REGIONAL DEVELOPMENTS: Although important segments of the Jordanian economy have been negatively affected by the instability in the Middle East in 2011-12, the shipping industry has benefitted from regional developments, which have played an important role in boosting port activity.

“A significant proportion of Aqaba’s port business last year was originally intended for Tartous in Syria,” Mohammed Mubaydeen, the acting director-general of APC, told OBG. “The crisis there has been bad for Jordanian tourism, but positive for logistics,” said Mohammed S Turk, the former CEO of the Aqaba Development Corporation.

Problems in Syria have boosted car imports in particular through Aqaba. While volumes have not been quite as large as initially expected, developments in Libya also mean further increases are likely. Demand for imports in Libya has grown since the economy was liberalised following the regime change in 2011. Libyan businessmen are increasingly using Aqaba to import goods to Libya as a result.

EYE ON THE IRAQI MARKET: While around 6% of imports into Aqaba were classified as transit goods rather than imports to Jordan according to port statistics from the APC, officials estimate that the ultimate destination of as much as 40% of the inbound cargo at Aqaba is actually Iraq. “Iraq is still rebuilding and needs to import a lot,” Moha’d Dalabieh, the former director of the port at Aqaba, told OBG. “Their own port of Umm Qasr [in the Gulf] cannot handle all the traffic and is often beset by delays,” Dalabieh said. Soren Hansen, the CEO of Aqaba Container Terminal (ACT), put the figure even higher, saying that more than 50% of cargo passing through the terminal is believed to eventually end up in Iraq. “The competitive landscape for servicing Iraq has changed markedly in recent years, with Iran and Turkey emerging as new gateways into the country,” he said.

“The competition is intense, with a few other ports also able to handle big ships,” Hansen said. “Aqaba, however, has a key advantage given its proximity to Red Sea and the main Asia-Europe routes, enabling us to serve East Asian markets well.” Aqaba’s ability to receive the largest container ships (those up to 8000 20-foot equivalent units) and ACT’s work containerising bulk cargo is also helping to boost competitiveness, Hansen said.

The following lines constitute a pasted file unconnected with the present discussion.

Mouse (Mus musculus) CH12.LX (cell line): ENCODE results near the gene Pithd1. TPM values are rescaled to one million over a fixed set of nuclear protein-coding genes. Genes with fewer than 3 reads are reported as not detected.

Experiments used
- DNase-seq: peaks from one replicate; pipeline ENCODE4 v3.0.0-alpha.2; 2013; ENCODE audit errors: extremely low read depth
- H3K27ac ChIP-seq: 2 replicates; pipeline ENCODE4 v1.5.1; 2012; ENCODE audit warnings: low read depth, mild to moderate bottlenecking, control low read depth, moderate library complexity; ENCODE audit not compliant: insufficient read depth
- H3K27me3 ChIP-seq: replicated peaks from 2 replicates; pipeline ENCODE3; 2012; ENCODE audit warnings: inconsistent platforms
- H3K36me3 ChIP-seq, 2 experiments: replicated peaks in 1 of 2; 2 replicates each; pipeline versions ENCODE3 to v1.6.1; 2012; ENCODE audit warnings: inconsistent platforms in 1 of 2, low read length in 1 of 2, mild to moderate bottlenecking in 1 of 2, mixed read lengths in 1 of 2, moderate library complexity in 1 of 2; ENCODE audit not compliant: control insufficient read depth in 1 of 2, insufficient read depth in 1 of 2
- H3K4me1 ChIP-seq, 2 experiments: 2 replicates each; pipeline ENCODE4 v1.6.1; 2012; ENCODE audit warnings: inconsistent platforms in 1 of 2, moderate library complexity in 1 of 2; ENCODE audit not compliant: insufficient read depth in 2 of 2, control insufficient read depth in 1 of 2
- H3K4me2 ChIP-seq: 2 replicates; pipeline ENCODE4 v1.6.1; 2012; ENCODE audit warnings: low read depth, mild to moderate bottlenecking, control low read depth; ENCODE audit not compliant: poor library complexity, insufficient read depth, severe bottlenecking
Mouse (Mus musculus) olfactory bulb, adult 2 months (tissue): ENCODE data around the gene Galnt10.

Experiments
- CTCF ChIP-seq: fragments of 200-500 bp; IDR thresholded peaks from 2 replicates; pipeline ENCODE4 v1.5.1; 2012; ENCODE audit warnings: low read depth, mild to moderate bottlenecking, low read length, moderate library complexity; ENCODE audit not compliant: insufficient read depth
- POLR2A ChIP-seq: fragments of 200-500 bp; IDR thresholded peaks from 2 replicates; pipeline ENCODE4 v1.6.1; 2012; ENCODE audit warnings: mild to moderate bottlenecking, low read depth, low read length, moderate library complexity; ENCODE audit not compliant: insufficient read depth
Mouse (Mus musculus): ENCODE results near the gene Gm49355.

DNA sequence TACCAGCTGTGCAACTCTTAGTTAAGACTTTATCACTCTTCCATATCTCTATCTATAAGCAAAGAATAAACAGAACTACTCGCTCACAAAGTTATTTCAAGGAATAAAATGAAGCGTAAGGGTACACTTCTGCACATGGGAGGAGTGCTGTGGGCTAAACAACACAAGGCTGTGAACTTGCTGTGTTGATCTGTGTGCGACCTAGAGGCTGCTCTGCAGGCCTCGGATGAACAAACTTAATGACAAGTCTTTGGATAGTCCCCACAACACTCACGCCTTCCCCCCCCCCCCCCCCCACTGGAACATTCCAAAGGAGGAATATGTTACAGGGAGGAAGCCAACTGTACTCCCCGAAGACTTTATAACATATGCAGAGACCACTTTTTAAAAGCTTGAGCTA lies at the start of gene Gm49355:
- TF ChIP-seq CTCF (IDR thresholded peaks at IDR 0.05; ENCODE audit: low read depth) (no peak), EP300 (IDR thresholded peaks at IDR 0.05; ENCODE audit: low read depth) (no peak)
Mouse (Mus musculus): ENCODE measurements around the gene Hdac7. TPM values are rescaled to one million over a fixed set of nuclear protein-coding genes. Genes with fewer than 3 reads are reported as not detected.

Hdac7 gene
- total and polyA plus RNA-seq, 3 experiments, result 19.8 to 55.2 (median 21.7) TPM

So too is the performance and efficiency of local Customs at the port, an aspect which has helped to draw in foreign clients, particularly from Iraq. “Iraqis also feel comfortable using Aqaba and tend to become repeat customers; it’s very efficient at bulk unloading and it is not a corrupt port,” said Dalabieh.

REGIONAL TURMOIL: Problems in Syria have also boosted the attractiveness of Iraq as a potential transit route for exports such as vegetables from Jordan to Turkey and Europe. Around 3000 Jordanian trucks a month pass through Syria carrying Jordanian goods, but the violence there has led to security concerns, high insurance costs and delays caused by stepped-up border controls, which can be disastrous for perishable goods. “While trade routes between Jordan and Syria are still open, there are significant delays and congestion at border crossings, and it is unclear for how long we can maintain the viability of the route, especially with the increasing costs of insurance”, Bassil told OBG in March 2012.

In September 2011 the Jordanian and Iraqi authorities reportedly agreed to put in place new measures and rules that would allow for transit journeys through Iraq. Then in December of that year, the Jordanian authorities said their Iraqi counterparts would open the route within a month. This was followed by a statement in February 2012 from Iraq’s transport minister, Hadi Al Amiri, who said that Iraq had “in principle” agreed to allow Jordanian vehicles to pass through the country on their way north.

However, Iraqi authorities have also repeatedly said they need time to undertake the regulatory and logistical changes to make this happen, noting that Iraq has had no transit trade for around two decades, and some industry analysts are sceptical that a full agreement will be reached any time soon. “Jordan’s road network is well connected to Iraq, but political negotiations between the two countries will have a greater impact on the volume of bilateral trade than logistics,” Atef Abed Al Rahman, business development director for Jordan Post, told OBG.

While Aqaba is becoming an increasingly important port, Jordan does not currently have a major domestic maritime fleet. “When Jordan joined the WTO, it had to eliminate special treatment for Jordanian vessels, which removed incentives for ships to register under the Jordanian flag,” said Dalabieh. “That, combined with the fact that Aqaba is primarily a destination port, means that there is little in the way of a national fleet and the Jordanian ships that do exist are often cross-registered, which is a shame. It is also problematic because a fleet is a hedge against the risk of hard times and war and makes a country more secure in terms of cargo.” According to Dalabieh, the maritime industry is calling on the government to help facilitate building a fleet, whether through direct subsidies, persuading banks to offer more financing or giving Jordanian-registered ships advantages at Aqaba. “The economy and fiscal situation are bad now, so we cannot realistically expect the government to subsidise the creation of a national fleet at the moment, but in the long term it should be a priority,” he said.